I don’t want to be the writer who produces a tremendous amount of books and loses quality — and readers — in the process. There are many writers I don’t revisit because production is there, but quality is not. I’ve abandoned a lot of series writers that I have liked in the past for the same reason. Everyone seems to be sacrificing production for the bottom line of money, but not seeing the bigger picture.

    I do take breaks where I don’t write. I try to go see things, even if it’s just flowers or a waterfall and make sure I walk around (I hate the gym, by the way. I’d much rather do something like walk a lot and see statues than watch myself in a mirror at a gym). I’ve gone on vacations and not written. And I’m also reassessing social media time. I like Facebook because I’m finding because I can enjoy working with pictures. I’ve been backing off Twitter because I find I really hate it and trying to use it is exhausting me. Blogging has changed, too, because I’ve stopped trying to market and have just tried to focus on enjoying myself. Marketing is exhausting, and maybe there’s too much pressure on writers to do it.

    I’m thinking that eventually there’s going to be a backlash for all this “creative productivity.” Too many people are thinking about the money and not the readers.
    Linda Adams – Soldier, Storyteller´s last blog post ..Rule Q – Always ask Questions when you critique

  2. says

    Thank you for writing this post!

    We naturally focus on word counts and keeping ourselves in the chair to write, but can too easily forget the ‘me’ time we need to remain truly creative.

    A couple of weeks ago I started housesitting and the change of scene gave me opportunity to reevaluate what I need to remain creative.

    Space, time and quiet are things which had been in short supply but are essential to my workflow. Having more of all three for a few weeks has made a noticeable difference.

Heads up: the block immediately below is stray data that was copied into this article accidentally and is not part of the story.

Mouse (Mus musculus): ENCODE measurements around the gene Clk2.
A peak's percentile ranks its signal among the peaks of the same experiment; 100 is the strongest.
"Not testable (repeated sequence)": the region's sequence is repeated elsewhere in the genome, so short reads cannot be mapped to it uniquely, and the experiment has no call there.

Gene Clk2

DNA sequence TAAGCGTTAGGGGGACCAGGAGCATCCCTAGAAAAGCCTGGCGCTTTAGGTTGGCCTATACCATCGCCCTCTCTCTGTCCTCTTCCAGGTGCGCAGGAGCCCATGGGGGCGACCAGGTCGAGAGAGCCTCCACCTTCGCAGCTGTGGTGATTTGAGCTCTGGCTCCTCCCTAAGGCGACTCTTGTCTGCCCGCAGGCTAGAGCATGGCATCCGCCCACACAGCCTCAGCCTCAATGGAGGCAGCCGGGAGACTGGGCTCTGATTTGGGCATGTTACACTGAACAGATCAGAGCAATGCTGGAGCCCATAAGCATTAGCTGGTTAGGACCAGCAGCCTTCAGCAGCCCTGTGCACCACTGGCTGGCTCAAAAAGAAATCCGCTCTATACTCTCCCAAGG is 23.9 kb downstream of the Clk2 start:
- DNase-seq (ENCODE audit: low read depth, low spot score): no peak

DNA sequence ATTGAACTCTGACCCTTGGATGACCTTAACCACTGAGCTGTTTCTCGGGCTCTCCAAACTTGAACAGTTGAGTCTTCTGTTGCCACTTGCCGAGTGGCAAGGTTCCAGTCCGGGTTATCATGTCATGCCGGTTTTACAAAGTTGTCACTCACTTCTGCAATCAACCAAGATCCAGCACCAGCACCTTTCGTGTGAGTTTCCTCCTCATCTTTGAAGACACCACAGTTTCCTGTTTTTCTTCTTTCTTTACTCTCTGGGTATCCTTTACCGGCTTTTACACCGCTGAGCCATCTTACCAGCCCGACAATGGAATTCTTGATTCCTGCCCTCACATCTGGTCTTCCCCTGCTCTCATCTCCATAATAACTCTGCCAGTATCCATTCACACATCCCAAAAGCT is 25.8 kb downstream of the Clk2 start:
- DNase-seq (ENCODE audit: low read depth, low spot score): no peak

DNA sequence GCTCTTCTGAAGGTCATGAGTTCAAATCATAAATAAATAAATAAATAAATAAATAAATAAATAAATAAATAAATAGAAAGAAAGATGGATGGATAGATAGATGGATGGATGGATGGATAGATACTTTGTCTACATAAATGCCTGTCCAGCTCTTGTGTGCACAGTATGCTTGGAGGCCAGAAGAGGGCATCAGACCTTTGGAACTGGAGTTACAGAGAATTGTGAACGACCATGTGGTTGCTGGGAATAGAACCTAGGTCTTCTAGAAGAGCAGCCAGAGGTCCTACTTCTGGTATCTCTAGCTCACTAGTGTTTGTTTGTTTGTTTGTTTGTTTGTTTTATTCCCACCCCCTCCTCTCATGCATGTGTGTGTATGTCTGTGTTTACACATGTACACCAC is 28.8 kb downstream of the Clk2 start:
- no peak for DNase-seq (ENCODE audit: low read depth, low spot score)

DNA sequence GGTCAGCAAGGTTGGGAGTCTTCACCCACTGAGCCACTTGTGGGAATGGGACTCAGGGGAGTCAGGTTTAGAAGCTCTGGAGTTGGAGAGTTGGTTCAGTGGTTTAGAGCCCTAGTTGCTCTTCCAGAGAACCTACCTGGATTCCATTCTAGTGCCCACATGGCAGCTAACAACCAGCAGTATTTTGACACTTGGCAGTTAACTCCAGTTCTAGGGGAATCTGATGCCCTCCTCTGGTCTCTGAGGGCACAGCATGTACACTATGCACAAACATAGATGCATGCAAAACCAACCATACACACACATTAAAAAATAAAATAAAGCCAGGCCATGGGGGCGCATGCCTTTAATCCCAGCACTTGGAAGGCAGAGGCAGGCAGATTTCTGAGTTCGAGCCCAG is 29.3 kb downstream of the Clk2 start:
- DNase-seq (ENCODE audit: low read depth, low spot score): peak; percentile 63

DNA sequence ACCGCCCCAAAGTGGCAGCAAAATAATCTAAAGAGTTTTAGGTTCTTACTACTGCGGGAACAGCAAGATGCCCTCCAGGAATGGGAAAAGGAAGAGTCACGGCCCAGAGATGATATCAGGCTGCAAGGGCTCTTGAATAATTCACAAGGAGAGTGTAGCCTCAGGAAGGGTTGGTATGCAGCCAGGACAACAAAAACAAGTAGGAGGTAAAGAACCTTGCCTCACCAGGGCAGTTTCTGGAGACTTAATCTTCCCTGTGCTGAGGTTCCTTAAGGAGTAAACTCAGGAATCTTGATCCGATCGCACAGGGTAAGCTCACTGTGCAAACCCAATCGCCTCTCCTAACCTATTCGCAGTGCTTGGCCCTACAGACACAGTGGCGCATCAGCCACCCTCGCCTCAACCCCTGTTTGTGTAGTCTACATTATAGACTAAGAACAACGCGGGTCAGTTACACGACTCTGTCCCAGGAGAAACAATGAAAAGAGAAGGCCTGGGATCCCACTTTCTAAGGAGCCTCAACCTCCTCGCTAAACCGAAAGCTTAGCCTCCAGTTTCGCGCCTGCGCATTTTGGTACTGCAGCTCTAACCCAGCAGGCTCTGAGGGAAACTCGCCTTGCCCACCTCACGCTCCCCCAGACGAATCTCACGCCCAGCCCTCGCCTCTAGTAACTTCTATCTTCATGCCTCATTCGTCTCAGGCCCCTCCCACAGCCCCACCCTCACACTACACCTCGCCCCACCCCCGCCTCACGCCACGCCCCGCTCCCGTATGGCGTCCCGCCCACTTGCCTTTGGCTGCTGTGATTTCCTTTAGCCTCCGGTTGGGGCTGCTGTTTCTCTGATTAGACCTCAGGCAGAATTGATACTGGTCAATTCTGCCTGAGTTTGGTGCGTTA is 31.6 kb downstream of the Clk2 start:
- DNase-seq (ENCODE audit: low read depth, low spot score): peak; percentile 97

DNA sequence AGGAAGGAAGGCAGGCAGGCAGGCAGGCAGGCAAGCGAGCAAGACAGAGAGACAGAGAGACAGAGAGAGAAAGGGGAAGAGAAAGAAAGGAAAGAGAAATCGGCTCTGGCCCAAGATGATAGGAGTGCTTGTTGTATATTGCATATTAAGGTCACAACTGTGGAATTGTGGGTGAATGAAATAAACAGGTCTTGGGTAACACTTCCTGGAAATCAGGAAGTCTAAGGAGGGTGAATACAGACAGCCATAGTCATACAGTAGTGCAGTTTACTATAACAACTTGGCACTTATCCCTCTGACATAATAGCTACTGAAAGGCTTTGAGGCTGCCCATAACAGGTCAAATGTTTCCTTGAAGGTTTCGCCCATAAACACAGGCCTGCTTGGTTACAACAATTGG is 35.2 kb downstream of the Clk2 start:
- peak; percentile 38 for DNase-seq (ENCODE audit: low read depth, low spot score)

So thank you again for writing about such an important subject! :)
    Jessica Baverstock´s last blog post ..Boosting Creativity With a Change of Scene

  3. says

    Thanks for sharing these personal, revealing and instructive thoughts. I like that you expanded into a further ‘ring’ of writer universe. First is writing, second is relating the writing to your audience through various marketing techniques, third is in soul-land beyond writing, selling writing, obsessing about writing, etc. Tending the garden of inputs should not be neglected. It is, after all, where the grist for writing originates.
    alex wilson´s last blog post ..White Space

  4. says

    Remember the work? That thing that only we can do?

    I had this conversation with a friend just yesterday! I do think we owe it to ourselves to do “that thing that only we can do.” I also think it’s become easier to forget what that thing is. Maybe it’s time to write it on a piece of paper and stick it to my computer, add a new note to my collection.

    What I need most to be productive and at my best is loads of uninterrupted time. It’s hard to come by, but it’s not impossible.

    Thanks, Barbara!

  5. says

    I try to keep a schedule to balance my life. One thing I force myself to do is turn off the computer at 8:00. No checking e-mails or the Internet. I write in long hand and type in the morning or read.
    Mary Jo Burke´s last blog post ..Hello world!

  6. says

    I just took a break to read this, and it was perfect as I was deciding ‘Do I go to the gym this afternoon or keep writing?’ I really don’t like to interrupt the flow, and I’m taking off the entire day Friday to spend it with a friend–I know, an entire day!–so I want to keep writing. But then I feel that middle-aged fitness pressure you spoke about, and going to the gym simply makes me look more fit than a leisurely bike ride alongside the water.

    But if I step back from my self-imposed pressure, the better choice for my creativity and state of mind is to take the bike ride at the end of my day, and to savor it.

    Thanks for taking the time to write this post. :-)

  7. says

    Thanks for the lovely post, Barbara!